The World Health Organization’s (WHO) reviewed available research on cell phones and concluded that RFR is “possibly carcinogenic to humans.”  They noted that “there could be some risk, and therefore we need to keep a close watch for a link between cell phones and cancer risk.” The WHO made this determination based on studies of heavy exposure to RFR from long term cell phone use.

Smart meters emit significantly lower levels of RFR than cell phones, but there is still concern about their possible health impacts.  As with cell phones, a person’s exposure depends on signal strength and exposure. A report by the California Council of Science and Technology in 2010 found that a person ten feet from a smart meter would experience 250 to 1,250 times less exposure to RFR than would a person using a cell phone.

The Vermont Department of Health (DOH) recently reviewed available data on RFR in its analysis of smart meter safety. The DOH started its analysis by comparing the level of RFR emitted by smart meters to the level of RFR emitted by cell phones. The study found that “readings from these devices verify that they emit no more than a small fraction of the RFR emitted from a wireless phone, even at close proximity to the meter, and are well below regulatory limits set by the Federal Communications Commission.”  The study found that the maximum RFR exposure from smart meters is less that one quarter of the maximum exposure recommended by the FCC. This measurement was taken in direct contact with the smart meter, and when RFR was measured at a distance of three or more feet the exposure was at mere background levels.  The DOH concluded that based on the low levels of RFR, and the lack of a conclusive data on the health effects of RFR, that the current regulatory standards of RFR from smart meters was protective of public health.  As noted below, the Legislature has required further study from DOH while implementation of smart meter technology moves forward.

Security and Privacy Concerns

Another concern expressed about smart meters is the fact that they will collect large amounts of data about personal habits and energy usage. and Based on these and other concerns,  the legislature determined that customers may opt-out of smart meters without penalty.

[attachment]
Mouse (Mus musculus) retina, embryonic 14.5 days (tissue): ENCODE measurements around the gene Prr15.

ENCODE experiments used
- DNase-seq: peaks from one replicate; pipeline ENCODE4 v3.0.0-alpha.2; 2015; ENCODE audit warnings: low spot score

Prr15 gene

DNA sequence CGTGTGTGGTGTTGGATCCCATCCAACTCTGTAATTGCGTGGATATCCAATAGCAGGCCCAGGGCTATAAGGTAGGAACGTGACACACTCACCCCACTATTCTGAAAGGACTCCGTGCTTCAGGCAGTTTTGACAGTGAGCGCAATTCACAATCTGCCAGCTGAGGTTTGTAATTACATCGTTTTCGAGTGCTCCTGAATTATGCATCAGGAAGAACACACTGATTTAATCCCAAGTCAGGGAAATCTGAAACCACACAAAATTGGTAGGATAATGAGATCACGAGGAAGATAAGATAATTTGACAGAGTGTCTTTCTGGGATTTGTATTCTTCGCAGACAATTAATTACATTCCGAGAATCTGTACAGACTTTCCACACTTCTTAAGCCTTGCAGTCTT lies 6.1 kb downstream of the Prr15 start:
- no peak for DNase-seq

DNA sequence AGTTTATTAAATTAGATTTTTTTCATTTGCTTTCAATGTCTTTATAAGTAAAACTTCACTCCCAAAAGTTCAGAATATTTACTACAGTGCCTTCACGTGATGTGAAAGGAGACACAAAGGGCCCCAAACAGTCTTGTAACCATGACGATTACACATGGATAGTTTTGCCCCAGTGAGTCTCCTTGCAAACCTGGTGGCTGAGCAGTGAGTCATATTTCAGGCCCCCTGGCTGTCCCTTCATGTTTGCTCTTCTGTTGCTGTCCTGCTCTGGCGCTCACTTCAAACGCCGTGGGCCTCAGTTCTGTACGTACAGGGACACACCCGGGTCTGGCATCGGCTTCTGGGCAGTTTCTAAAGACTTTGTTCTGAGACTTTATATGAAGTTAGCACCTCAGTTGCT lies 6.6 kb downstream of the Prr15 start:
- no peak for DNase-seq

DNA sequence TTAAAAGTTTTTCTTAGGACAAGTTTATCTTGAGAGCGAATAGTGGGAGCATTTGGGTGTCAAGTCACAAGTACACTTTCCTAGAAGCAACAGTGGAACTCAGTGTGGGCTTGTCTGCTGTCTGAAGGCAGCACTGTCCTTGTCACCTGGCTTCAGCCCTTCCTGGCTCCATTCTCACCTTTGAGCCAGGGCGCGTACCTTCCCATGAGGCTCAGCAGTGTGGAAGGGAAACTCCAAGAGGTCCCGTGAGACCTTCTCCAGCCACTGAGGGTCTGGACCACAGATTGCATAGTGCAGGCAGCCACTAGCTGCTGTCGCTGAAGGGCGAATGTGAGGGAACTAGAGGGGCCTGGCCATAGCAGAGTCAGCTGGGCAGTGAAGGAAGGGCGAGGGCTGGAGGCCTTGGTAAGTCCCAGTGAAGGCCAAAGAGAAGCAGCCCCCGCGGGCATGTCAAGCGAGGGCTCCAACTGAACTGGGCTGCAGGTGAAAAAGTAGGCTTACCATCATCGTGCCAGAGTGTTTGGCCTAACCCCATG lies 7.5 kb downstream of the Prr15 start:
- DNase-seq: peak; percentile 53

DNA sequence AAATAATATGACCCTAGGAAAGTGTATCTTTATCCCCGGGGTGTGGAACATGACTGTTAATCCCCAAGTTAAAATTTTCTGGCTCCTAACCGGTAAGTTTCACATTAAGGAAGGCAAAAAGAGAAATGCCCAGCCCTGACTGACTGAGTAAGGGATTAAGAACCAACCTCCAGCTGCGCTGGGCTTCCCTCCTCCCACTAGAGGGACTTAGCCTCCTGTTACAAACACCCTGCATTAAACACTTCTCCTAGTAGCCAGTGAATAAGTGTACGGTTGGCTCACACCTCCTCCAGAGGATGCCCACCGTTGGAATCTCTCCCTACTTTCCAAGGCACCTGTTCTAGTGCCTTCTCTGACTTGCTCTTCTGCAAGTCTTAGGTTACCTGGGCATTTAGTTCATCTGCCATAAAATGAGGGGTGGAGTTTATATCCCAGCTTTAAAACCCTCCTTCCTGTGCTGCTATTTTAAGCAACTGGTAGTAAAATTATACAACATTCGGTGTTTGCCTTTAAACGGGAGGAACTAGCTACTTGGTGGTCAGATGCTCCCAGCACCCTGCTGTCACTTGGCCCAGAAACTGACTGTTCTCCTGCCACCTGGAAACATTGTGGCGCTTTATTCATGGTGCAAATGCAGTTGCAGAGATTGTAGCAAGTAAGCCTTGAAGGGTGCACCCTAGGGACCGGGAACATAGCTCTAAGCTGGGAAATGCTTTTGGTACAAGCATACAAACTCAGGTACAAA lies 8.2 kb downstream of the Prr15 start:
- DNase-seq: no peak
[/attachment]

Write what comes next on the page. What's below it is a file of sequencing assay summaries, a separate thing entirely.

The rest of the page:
Vermont Law

This year the Legislature passed S.214 to address concerns expressed about smart meters.  Under the new law, consumers have the ability to opt-out of having smart meters installed on their homes free of charge, and any Vermonter can have a previously installed smart meter removed from their house at no charge to the customer.   The law also requires additional study of possible health concerns and a follow up report by DOH to be presented to legislators in January 2013.  The Department of Public Service is also required to report to the legislature about savings, and reported security breaches both in 2014 and 2016.

Conclusion

There is little doubt that smart meter technology will make it possible to reduce greenhouse gas emissions and decrease overall electric consumption. Sen. Bernie Sanders is a major proponent of the technology and has helped to bring significant federal money and resources to Vermont to help make the state a leader in rolling it out.  Smart meters and smart grid technology are considered by many to be critical in integrating more diverse renewable power sources into our grid, and this technology will help in the move toward plug-in electric transportation. It also offers consumers a valuable tool to help lower personal electric consumption, and thus their utility bills.

The question of whether there is any actual risk to public health from exposure to RFRs remains unresolved. But it’s possible that future studies will demonstrate some risk of health impacts from RFR exposure. Even if that is so, however, it is likely that smart meters will make up a very small part of a person’s daily exposure. Much more exposure will likely come from cell phones, wi-fi, microwaves, etc. Vermont officials are continuing to research public health issues.

In the meantime, it’s important to note that Vermont state law now allows utility customers to opt out of smart meter usage free of charge. This offers consumers an important choice in the matter. This opportunity to opt-out also addresses many of the concerns raised about privacy as well.

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Sources:

Vermont Department of Health, Radio Frequency Radiation and Health: Smart Meters. (2012).

Karen Ehrhardt-Martinez et al. Advanced Metering Initiatives and Residential Feedback Programs: A Meta-Review for Household Electricity-Saving Opportunities. (2010)

R.G. Pratt et al. U.S Department of Energy. The Smart Grid: An Estimation of the Energy and CO2 Benefits. January 2010

Ben Foster & SusanMazur-Stommen. Results From Recent Real-Time Feedback Studies.

Wipro Council for Industry research. Achieving Sustanablity through Smart Meter and Smart Grid.

James Moore, Vermont Public Interest Research and Education Fund, Repowering Vermont: Replacing Vermont Yankee for a Clean Energy Future. (2009).

International Agency for Research on Cancer. Radiofr IARC Classifies Frequency Electromagnetic Fields as Possibly Carcinogenic to Humans.

 

Additional Resources:

Fred Krupp, Environmental Defense Fund, Smart Meter Response.

Vermont Energy Investment Corporation.  Smart Grid 101.

 

Video footage: August 20, 2012 Press Conference on the Benefits of the Smart Grid in Vermont